You may have noticed that we’re big fans of optical illusions here at Creative Bloq. Exploring how our brains process different images can offer fascinating inspiration for creative work. But while many of the optical illusions we’ve seen take a bit of work on the part of the viewer, requiring you to look at them in a certain way, this one is instant and unavoidable.
Look at the image above, and you’ll probably see a grid of triangles on which dark dots appear to one side of the image. But we have news for you. Those dots actually appear evenly spaced throughout the whole image. Yes, seriously. Take a closer look (for more bafflement, see our pick of the must-see optical illusions).
Reality shatter. The left side and the right side of this lattice have the same number of black dots. By Jacques Ninio and Kent Stevens, “Variations on the Hermann grid: an extinction illusion,” Used with permission of K. Stevens. pic.twitter.com/UoiztliNtmDecember 13, 2022
Shared on Twitter by the mathematician Cliff Pickover (opens in new tab), the image is an example of what’s known as an extinction optical illusion. And what it’s extinguishing right now is my brain’s ability to function. Pickover insists that the left and right side of the image have the same number of black dots; our brains just won’t let us see them all at once.
The phenomenon was first described by the German physiologist and speech scientist Ludimar Hermann in 1870. He was reading a book about sound when he saw that gray spots showing up at the intersections of lines in a diagram. The variation above was created by French biologist Jacques Ninio and professor Kent Stevens.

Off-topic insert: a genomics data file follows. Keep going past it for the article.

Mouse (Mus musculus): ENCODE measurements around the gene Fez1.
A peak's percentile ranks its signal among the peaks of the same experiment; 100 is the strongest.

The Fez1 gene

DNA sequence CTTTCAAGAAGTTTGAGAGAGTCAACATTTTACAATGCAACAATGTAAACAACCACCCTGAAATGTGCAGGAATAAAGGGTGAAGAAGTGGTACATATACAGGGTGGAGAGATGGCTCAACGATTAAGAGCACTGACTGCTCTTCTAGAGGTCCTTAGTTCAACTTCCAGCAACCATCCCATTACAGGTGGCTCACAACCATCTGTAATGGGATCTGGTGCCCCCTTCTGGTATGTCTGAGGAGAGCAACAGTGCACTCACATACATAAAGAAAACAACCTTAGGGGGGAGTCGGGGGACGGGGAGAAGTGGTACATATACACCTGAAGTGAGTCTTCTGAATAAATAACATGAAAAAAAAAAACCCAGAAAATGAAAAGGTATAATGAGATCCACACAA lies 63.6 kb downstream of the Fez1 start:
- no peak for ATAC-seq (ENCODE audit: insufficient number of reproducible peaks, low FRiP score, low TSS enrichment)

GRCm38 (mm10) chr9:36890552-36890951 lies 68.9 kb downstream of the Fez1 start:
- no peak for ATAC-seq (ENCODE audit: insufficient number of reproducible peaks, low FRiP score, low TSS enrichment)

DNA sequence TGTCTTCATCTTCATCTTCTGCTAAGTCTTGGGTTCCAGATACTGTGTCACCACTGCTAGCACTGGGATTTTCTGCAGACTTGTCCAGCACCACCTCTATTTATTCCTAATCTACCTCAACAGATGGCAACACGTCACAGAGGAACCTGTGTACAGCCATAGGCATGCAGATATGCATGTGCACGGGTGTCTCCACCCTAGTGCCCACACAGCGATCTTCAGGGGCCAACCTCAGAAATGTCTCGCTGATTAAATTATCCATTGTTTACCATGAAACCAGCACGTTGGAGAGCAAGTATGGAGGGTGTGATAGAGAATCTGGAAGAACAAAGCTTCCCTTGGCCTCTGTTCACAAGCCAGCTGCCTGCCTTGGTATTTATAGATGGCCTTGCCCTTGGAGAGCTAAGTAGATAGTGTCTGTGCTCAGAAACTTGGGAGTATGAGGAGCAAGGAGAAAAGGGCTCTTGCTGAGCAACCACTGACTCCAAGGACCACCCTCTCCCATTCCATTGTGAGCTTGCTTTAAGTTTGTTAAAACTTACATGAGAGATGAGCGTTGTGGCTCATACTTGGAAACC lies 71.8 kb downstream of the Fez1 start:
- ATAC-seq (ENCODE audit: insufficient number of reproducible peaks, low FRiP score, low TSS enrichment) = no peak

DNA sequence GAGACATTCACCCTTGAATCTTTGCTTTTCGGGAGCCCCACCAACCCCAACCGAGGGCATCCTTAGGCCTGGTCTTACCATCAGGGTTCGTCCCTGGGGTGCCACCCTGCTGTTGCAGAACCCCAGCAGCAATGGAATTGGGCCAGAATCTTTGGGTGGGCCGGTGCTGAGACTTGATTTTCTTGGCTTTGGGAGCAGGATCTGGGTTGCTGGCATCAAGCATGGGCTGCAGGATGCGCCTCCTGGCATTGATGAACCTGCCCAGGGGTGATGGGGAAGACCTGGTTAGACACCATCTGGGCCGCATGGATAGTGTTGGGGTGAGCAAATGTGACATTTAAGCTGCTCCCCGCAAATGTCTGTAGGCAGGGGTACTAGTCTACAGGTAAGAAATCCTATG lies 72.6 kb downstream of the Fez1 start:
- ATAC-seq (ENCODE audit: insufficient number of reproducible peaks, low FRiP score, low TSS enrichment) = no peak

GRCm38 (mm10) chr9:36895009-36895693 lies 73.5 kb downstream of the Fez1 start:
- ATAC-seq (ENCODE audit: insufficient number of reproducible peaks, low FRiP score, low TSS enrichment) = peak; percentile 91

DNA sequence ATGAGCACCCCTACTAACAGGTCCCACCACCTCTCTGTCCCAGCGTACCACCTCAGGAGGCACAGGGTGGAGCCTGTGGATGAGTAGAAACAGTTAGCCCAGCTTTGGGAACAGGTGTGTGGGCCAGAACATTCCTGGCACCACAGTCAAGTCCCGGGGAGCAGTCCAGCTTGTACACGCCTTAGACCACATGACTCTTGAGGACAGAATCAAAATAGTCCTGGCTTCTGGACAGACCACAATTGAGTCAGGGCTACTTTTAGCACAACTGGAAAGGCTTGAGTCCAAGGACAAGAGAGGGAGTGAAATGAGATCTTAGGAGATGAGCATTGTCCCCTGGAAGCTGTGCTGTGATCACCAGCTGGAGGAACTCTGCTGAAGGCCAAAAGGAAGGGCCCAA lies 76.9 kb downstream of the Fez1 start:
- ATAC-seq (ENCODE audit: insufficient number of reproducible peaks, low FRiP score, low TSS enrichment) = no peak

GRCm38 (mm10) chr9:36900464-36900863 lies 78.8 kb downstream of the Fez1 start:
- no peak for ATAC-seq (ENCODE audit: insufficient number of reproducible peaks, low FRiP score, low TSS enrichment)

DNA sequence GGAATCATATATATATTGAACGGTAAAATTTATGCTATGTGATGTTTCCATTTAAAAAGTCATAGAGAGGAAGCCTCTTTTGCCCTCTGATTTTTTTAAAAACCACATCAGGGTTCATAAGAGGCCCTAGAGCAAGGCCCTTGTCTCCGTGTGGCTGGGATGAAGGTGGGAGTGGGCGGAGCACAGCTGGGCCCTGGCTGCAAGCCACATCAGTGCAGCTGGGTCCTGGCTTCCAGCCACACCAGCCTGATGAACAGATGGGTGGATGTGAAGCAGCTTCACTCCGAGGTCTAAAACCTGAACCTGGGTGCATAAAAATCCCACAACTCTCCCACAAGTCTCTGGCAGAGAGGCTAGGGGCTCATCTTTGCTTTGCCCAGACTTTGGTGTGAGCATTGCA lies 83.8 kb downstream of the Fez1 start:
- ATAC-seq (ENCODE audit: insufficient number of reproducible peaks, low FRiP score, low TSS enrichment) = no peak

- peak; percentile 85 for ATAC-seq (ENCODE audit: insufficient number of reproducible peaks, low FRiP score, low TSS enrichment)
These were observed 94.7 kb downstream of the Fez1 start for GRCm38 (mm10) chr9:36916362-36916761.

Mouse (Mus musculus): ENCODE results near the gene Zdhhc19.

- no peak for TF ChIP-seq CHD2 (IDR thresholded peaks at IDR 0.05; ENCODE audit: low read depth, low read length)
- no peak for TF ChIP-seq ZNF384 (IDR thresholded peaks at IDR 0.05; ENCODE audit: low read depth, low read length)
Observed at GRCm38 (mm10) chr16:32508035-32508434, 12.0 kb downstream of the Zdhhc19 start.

What’s happening? According to Sharp Brains (opens in new tab), when the cells in our retinas adjust to the brightness of an image, they adjust the intensity of the light signal in many small sections. The size of these sections is determined by the size of receptive fields in different parts of the retina. When we look at a Hermann Grid variation like Ninio’s extinction illusion, the intersection we look at directly is seen by the fovea, a central depression in the retina where vision is sharpest but which has a small receptive field.
Our perception in this area is quite accurate, and we see the area as either white or light grey. But at the peripheral intersections, most of our receptive field becomes flooded with white light, which causes the image to appear gray so we don’t see the black dots.
Time for more mind benders? Take a look at the best optical illusions we’ve seen this year. Want to make your own? Check our our pick of the best graphic design software or see the best current prices on Adobe’s Creative Cloud below.